Noront is recommending that shareholders accept the bid, which comes through BHP Lonsdale, a subsidiary that already owns 3.7% of the Canadian nickel producer.
“BHP has the financial strength, world-class mining expertise, and commitment to work in partnership with stakeholders to advance Eagle’s Nest and the Ring of Fire, which has the potential to deliver benefits to local communities, First Nations and, and Ontario for years to come,” Noront’s chief executive Alan Coutts said.
BHP is speeding up its push into future-facing commodities, including nickel, lithium and copper, which are poised to benefit from the green-energy transition.
Last week BHP sealed a nickel supply deal with Tesla (NASDAQ: TSLA) and is expected to decide on the giant Jansen potash project in Canada next month.
“Noront represents a growth opportunity in a prospective nickel basin capable of delivering a scalable, new nickel-sulphide district,” the Melbourne, Australia-based mining giant said in the statement.
Wyloo Metals, which is Noront’s top shareholder with a 23% stake as of December, had in May offered C$0.315 per share for the stock it did not already hold in the company. Noront had adopted a poison pill strategy to stop the takeover.
BHP’s offer comes on the heels of its decision to move the exploration team headquarters to Toronto, Canada’s most populous city.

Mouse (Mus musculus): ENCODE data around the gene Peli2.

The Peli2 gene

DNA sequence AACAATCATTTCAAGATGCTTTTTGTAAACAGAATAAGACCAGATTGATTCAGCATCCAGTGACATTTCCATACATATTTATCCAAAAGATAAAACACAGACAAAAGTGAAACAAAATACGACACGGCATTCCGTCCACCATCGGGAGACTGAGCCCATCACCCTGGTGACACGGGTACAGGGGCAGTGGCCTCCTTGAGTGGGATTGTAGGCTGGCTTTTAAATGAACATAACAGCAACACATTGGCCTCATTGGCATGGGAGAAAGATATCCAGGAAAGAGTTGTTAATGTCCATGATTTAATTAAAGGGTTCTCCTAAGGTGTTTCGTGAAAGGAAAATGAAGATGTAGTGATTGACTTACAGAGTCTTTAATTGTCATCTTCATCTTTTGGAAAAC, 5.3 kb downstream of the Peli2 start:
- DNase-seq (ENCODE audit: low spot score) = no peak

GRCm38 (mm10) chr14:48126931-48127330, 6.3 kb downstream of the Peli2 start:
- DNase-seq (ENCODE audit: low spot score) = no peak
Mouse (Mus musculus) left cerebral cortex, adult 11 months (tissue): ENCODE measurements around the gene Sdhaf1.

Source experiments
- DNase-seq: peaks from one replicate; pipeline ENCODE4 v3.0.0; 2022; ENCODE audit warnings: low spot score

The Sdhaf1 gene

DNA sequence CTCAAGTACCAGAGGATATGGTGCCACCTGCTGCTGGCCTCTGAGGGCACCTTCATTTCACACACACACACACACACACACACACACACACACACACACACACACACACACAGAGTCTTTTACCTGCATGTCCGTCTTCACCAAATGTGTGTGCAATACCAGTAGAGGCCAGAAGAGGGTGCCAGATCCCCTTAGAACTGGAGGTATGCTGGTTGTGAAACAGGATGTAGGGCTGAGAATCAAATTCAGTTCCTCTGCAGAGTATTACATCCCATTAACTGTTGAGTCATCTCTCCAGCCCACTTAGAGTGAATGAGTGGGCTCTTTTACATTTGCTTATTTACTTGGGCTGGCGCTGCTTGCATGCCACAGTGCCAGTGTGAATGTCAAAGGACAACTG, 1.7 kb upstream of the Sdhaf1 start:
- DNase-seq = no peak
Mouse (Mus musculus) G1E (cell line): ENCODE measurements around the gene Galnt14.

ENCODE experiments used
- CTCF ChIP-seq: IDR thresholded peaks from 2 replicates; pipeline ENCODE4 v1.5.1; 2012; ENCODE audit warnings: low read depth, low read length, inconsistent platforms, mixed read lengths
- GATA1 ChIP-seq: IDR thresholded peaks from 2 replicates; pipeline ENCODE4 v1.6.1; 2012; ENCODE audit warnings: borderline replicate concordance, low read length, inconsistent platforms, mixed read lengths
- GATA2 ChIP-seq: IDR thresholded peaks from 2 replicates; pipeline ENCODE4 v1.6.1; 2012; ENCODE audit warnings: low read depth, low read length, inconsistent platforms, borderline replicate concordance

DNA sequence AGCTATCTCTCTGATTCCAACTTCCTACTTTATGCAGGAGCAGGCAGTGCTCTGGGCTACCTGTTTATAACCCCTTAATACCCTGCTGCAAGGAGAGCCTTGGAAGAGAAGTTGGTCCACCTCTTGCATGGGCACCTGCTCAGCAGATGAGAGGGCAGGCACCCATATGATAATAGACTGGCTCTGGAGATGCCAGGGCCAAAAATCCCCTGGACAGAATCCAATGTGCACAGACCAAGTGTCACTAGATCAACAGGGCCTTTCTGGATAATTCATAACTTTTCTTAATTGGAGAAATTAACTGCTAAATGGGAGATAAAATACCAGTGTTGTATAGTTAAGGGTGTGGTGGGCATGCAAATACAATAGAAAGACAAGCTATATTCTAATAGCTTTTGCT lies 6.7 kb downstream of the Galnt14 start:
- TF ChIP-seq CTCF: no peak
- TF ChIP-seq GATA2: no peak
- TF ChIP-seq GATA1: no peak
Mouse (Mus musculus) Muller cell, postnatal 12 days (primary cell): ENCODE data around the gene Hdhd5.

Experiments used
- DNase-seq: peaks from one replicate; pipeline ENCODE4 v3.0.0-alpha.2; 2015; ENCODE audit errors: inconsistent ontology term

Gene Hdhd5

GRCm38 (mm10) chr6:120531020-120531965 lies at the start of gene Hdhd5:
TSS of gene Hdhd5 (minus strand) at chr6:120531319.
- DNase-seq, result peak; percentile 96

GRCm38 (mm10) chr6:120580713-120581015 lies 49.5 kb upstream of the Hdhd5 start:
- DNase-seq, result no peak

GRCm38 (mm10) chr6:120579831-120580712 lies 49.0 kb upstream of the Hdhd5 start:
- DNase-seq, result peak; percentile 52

The company plans to almost double exploration spending for base metals within five years.
Noront owns the early-stage Eagle’s Nest nickel and copper deposit in the Ring of Fire of northern Ontario. It has been billed by Wyloo as the largest high-grade nickel discovery in Canada since the Voisey’s Bay nickel find in the eastern province of Newfoundland and Labrador.
Eagle’s Nest is expected to begin commercial production in 2026 with the mine running initially for 11 years.
The mine’s start date has repeatedly been pushed back by Noront due to successive federal and provincial governments’ inability to consult and reach unanimous agreement with First Nations in the area.
Nickel production would need to increase nearly fourfold to meet expected demand for electric and hybrid vehicles, the company estimates. Likewise, copper output would also need to grow exponentially to meet demand from renewable power generation, battery storage, electric vehicles, charging stations and related grid infrastructure.
Tesla’s boss Elon Musk has expressed worries about a looming nickel shortage. He pleaded with miners last year to produce more nickel, promising a “giant contract” for supply produced efficiently and in an “environmentally sensitive way.”
The EV maker became involved in March in the development of the conflict-ridden New Caledonia nickel mine, as part of the company’s attempt to secure enough supply.
BHP’s offers coincides with Canada’s push to position the country as a hub for clean-tech metals.
The bid is conditional on the acceptance of shareholders that own more than 50% of Noront’s common shares, excluding the small stake that BHP already owns.